The way the history of analog technology has panned out in Germany is linked to a certain extent to the Prague Spring. Had Peter Suchy not been permitted to leave the former CSSR in 1969 to settle in the Federal Republic of Germany, shortly before the Iron Curtain was sealed tight once again, Clearaudio electronic GmbH would not have been established nine years later.
Suchy, an atomic physics graduate, had previously devoted his time to the fuel assemblies used in nuclear reactors. When he was a teenager, he put his fascination with physical interrelationships into practice by assembling rockets. At the same time he had always had a passion for music, which he initially indulged in a very practical way: Whilst studying at the University of Prague, he played guitar in a rock band, covering hits by the Beatles, Shadows and Stones. The knowledge about what constitutes the right sound that he acquired as a musician and his natural inclination as a scientist to get to the bottom of issues, led him to concern himself with the question of how music can be reproduced on a sound medium without any loss of sound quality compared to a live performance. The search for a preserved-in-vinyl “musical truth” initially led to his designing and developing two-way loudspeaker systems. Yet Suchy soon came to the conclusion that key sound-impairing influences occur where the record’s mechanical data is transformed into electrical information.
Important milestones in the history of Clearaudio’s analog sound reproduction technology include the first ever fully symmetrical moving-coil system, launched back in 1978, which provides almost infinite spatial three-dimensionality during stereo reproduction, the magnetic platter bearing that decouples the turntable platter from the turntable chassis and the recent Absolute Phono preamp, installed in the tonearm directly behind the MC system, which minimizes interference impacting on the electrical signals generated during sampling. Given the higher resolution level, all the more original sound information can be coaxed out of the grooves in the vinyl. In terms of zero-loss sound storage and reproduction, Peter Suchy is firmly convinced that analog technology will continue to be far superior to digital for the foreseeable future, considering the former’s distinctly higher signal resolution.
Given such a high degree of perfectionism, it is only logical that Clearaudio is dedicated both to producing phono components and accessories as well as records and even music: a custom label publishes licensed and proprietary classical music, jazz and blues tracks on records made of a special anti-static vinyl. Suchy’s plans for the future include other technical innovations as well as enhancements to the cutting heads used in record-cutting machines. Clearaudio’s claim to absolute timbral truth is also expressed in the company’s logo, designed by Suchy: the Greek letter Delta, which stands for the “fourth music reproduction dimension”, in combination with a rectangle that symbolizes a loudspeaker magnet and at the same time embodies the four elements, fire, air, water and earth. The company, which now has a headcount of more than 40, has been managed by Peter Suchy’s children, Veronika, Robert and Patrick since 2005.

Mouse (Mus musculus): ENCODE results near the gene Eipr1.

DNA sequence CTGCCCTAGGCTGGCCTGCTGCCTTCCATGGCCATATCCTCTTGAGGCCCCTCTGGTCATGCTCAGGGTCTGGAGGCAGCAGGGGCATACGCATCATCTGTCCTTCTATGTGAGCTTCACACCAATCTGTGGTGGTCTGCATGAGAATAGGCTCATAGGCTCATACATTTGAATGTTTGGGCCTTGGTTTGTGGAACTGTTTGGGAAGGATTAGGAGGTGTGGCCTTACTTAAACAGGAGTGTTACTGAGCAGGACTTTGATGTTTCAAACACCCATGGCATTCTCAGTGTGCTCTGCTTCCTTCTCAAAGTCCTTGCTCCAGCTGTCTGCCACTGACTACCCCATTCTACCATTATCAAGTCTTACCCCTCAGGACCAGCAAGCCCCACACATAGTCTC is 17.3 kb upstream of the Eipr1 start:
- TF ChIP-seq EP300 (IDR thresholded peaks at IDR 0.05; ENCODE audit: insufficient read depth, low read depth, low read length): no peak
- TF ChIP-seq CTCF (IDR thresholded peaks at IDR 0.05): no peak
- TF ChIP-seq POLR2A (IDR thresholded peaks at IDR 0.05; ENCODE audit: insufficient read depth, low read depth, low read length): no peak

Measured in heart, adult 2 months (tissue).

In 2000 the company’s headquarters were relocated from Fürth to a former Siemens plant in the Meilwald conservation area in Erlangen, where the bulk of the product components are also made. Today Clearaudio is represented in more than 80 countries. The company’s most important markets include the USA, Asia, Russia and then Europe. Another important business activity evolved from contract manufacturing on behalf of other providers. By launching neXtPEM in 2012, the family business is now actively involved in a completely different segment – regenerative energies. In partnership with the University of Erlangen the firm is developing innovative proton exchange membrane (PEM) fuel cells and electrolyzers, applications for which include energy self-sufficient homes. Former nuclear engineer Suchy has therefore come full circle to some extent in both career and scientific terms.
Volume up or down? A very quick interview with Peter Suchy where we wanted him to respond as fast as possible.
Volume up or down? – Up or down to match the music. Analog or digital? – Analog. Tube or transistor? – Transistor. Vinyl or download? – Vinyl. Cross-country run or gym? – Cross-country run. Trends or tradition? – Tradition. Tea or coffee? – Coffee. Salad or steak? – Steak. Wine or beer? – Wine. Mountains or the sea? – Both. Book or screen? – Book. Jazz club or opera house? – Both. Bach or Beatles? – Both. Wagner or Wacken? – Wagner. Stand-by or plug out? – Stand-by.